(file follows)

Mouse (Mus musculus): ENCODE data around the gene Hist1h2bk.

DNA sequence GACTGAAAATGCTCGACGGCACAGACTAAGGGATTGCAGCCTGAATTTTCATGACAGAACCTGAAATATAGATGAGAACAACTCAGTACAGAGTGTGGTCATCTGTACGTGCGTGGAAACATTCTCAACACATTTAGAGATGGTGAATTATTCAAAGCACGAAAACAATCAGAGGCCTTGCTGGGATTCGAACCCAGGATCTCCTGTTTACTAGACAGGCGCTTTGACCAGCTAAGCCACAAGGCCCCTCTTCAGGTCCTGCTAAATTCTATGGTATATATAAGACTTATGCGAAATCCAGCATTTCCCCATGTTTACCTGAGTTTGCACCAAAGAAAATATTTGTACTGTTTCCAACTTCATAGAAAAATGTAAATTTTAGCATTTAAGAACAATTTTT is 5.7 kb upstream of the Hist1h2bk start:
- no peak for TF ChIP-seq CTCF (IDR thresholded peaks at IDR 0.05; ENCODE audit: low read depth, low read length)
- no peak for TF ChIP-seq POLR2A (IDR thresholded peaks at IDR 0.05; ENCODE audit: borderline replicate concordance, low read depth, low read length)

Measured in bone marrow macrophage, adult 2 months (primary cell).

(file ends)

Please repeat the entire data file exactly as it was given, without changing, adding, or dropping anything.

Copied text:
Mouse (Mus musculus): ENCODE data around the gene Hist1h2bk.

DNA sequence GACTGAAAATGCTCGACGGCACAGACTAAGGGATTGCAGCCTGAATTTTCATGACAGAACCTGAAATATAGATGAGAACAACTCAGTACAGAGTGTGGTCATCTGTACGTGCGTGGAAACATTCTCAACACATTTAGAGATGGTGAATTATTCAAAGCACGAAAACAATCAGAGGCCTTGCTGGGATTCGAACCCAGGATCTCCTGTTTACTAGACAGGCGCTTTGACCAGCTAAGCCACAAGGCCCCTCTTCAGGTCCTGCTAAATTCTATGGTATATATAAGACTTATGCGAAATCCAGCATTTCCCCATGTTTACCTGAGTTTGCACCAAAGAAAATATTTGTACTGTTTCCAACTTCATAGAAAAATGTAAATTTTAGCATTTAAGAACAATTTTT is 5.7 kb upstream of the Hist1h2bk start:
- no peak for TF ChIP-seq CTCF (IDR thresholded peaks at IDR 0.05; ENCODE audit: low read depth, low read length)
- no peak for TF ChIP-seq POLR2A (IDR thresholded peaks at IDR 0.05; ENCODE audit: borderline replicate concordance, low read depth, low read length)

Measured in bone marrow macrophage, adult 2 months (primary cell).